The film really hits the mark in the comedy. Admittedly most of the best comes directly from the books or series and there are a few from those that I wish were kept in. Though maybe I can see why they left out the Babel fish and God’s existence bit as if you’re trying to appeal to an American audience its best not to include a line that’ll ensure a sizable number of Bibles being pelted at the screen. But the deadpan scenes were hilarious, physical gags really funny, and the witty dialogue a lot of the time from Fry, exceptionally humorous (though Freeman got some great lines too: “anything else he’s got two of?”). In that sense it really felt like Adams and they made good to emphasise him as well. Whether it was little things like making Deep Thought resemble an apple computer (Adams was a big supporter of Apple), or bigger things like the shot consisting of the Heart of Gold turning into his face, they knew how to pay homage and respect to the creator. And the music which employs both the original series theme and new compositions is good. Good luck getting “So Long and Thanks for All the Fish” out of your head.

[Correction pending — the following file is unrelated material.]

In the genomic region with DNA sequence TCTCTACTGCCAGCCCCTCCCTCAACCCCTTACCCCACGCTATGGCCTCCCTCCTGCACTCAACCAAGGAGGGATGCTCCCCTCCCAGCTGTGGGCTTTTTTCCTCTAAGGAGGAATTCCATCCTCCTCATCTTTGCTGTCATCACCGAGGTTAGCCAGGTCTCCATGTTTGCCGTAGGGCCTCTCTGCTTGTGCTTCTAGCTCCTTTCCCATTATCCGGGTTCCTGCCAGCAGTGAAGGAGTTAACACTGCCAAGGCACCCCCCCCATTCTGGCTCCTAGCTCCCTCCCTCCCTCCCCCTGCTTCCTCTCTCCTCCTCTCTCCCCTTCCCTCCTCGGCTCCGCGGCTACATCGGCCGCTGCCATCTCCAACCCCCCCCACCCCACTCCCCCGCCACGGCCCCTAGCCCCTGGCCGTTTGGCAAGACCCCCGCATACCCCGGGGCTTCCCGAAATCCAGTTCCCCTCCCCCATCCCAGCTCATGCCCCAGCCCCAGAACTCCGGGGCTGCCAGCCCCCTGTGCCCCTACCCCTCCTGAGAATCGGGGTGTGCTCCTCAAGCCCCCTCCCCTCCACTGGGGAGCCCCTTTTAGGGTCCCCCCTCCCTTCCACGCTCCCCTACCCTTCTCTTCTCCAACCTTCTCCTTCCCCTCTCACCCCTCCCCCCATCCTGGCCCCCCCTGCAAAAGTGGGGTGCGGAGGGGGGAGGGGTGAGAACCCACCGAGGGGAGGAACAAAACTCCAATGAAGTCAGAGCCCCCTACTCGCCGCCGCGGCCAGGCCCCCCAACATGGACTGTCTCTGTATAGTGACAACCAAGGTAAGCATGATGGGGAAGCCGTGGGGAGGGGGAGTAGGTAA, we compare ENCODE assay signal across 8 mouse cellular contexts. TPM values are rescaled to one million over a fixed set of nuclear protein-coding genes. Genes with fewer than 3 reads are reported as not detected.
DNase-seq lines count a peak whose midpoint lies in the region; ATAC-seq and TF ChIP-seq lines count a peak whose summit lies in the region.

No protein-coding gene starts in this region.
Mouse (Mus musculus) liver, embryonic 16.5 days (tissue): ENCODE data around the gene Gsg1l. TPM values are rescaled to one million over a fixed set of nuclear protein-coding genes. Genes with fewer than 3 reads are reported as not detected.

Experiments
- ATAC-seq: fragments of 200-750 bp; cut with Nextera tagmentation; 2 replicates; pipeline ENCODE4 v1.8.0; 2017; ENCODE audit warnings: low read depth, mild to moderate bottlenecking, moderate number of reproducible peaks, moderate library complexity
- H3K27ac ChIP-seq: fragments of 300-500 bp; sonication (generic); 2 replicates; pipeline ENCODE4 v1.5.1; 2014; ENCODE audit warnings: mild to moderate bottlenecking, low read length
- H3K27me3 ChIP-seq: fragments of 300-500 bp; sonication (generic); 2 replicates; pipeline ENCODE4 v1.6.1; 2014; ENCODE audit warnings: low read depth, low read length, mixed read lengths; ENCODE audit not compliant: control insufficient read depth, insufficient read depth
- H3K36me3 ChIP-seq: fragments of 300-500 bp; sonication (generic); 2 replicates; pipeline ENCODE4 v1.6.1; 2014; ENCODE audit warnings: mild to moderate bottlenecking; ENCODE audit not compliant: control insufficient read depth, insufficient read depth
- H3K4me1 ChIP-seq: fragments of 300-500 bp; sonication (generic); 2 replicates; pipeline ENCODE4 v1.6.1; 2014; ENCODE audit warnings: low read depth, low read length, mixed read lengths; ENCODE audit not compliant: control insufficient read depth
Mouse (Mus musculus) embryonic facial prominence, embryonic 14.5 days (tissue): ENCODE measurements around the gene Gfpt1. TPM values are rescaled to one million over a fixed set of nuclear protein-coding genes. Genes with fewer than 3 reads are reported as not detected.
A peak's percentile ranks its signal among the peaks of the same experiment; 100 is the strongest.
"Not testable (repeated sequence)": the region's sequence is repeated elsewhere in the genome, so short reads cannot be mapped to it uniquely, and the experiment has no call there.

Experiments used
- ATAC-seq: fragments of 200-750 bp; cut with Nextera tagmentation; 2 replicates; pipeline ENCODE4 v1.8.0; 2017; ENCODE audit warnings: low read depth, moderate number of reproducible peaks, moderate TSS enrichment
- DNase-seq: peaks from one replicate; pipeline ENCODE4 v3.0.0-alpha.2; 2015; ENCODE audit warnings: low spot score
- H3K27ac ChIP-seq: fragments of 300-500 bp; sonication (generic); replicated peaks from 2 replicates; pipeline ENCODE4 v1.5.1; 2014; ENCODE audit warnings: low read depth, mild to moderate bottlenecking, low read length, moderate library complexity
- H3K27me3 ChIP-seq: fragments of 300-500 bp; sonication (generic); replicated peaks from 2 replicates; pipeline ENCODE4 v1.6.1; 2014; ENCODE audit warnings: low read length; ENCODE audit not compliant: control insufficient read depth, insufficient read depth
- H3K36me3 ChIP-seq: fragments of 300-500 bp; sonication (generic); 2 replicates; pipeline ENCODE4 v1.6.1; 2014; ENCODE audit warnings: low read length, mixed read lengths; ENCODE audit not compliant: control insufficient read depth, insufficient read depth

So The Hitchhiker’s Guide to the Galaxy has problems and is by no means a great film. It has excessive storylines, a few poorer characterizations, and plot holes (how did Zaphod know Ford’s Earth name again?), but it’s not a bad film. It’s still entertaining, thought-provoking, funny, and a visual treat. And I think Douglas Adams would be legitimately proud of it. If nothing else the trailer is awesome. I actually do want to see Hitchhikers’ Guide rebooted though preferably as a TV series where it can spend more time on the details and ideas of the books and where we can actually adapt those other books which have some really fun and imaginative material. My favourite is probably The Restaurant at the End of the Universe which I’d really like to see. Just be sure to bring back Stephen Fry.